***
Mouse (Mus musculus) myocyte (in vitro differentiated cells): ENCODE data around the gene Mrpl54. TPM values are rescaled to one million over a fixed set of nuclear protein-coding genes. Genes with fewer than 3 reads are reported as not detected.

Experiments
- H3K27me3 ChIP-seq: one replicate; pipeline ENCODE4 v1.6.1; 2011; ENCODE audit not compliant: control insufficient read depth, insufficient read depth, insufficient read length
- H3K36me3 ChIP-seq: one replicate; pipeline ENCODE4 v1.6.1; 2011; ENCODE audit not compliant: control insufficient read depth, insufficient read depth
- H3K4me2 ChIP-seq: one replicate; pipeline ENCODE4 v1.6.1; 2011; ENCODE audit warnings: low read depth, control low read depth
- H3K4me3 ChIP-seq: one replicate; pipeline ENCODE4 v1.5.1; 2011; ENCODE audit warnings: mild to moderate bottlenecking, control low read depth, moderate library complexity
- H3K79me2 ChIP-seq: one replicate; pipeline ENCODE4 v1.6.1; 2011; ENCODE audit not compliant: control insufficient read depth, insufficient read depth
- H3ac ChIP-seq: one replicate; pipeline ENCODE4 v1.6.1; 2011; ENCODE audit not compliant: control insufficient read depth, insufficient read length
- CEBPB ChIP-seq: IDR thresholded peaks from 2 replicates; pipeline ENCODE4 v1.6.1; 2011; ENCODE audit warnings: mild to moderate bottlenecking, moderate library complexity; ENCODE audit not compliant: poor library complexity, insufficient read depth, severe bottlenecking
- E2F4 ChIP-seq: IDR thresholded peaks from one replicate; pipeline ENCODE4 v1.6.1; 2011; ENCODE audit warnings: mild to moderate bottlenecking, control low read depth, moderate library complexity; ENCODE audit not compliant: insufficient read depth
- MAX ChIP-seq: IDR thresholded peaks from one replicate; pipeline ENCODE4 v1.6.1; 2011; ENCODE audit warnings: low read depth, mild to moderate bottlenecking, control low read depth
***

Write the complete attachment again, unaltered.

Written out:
Mouse (Mus musculus) myocyte (in vitro differentiated cells): ENCODE data around the gene Mrpl54. TPM values are rescaled to one million over a fixed set of nuclear protein-coding genes. Genes with fewer than 3 reads are reported as not detected.

Experiments
- H3K27me3 ChIP-seq: one replicate; pipeline ENCODE4 v1.6.1; 2011; ENCODE audit not compliant: control insufficient read depth, insufficient read depth, insufficient read length
- H3K36me3 ChIP-seq: one replicate; pipeline ENCODE4 v1.6.1; 2011; ENCODE audit not compliant: control insufficient read depth, insufficient read depth
- H3K4me2 ChIP-seq: one replicate; pipeline ENCODE4 v1.6.1; 2011; ENCODE audit warnings: low read depth, control low read depth
- H3K4me3 ChIP-seq: one replicate; pipeline ENCODE4 v1.5.1; 2011; ENCODE audit warnings: mild to moderate bottlenecking, control low read depth, moderate library complexity
- H3K79me2 ChIP-seq: one replicate; pipeline ENCODE4 v1.6.1; 2011; ENCODE audit not compliant: control insufficient read depth, insufficient read depth
- H3ac ChIP-seq: one replicate; pipeline ENCODE4 v1.6.1; 2011; ENCODE audit not compliant: control insufficient read depth, insufficient read length
- CEBPB ChIP-seq: IDR thresholded peaks from 2 replicates; pipeline ENCODE4 v1.6.1; 2011; ENCODE audit warnings: mild to moderate bottlenecking, moderate library complexity; ENCODE audit not compliant: poor library complexity, insufficient read depth, severe bottlenecking
- E2F4 ChIP-seq: IDR thresholded peaks from one replicate; pipeline ENCODE4 v1.6.1; 2011; ENCODE audit warnings: mild to moderate bottlenecking, control low read depth, moderate library complexity; ENCODE audit not compliant: insufficient read depth
- MAX ChIP-seq: IDR thresholded peaks from one replicate; pipeline ENCODE4 v1.6.1; 2011; ENCODE audit warnings: low read depth, mild to moderate bottlenecking, control low read depth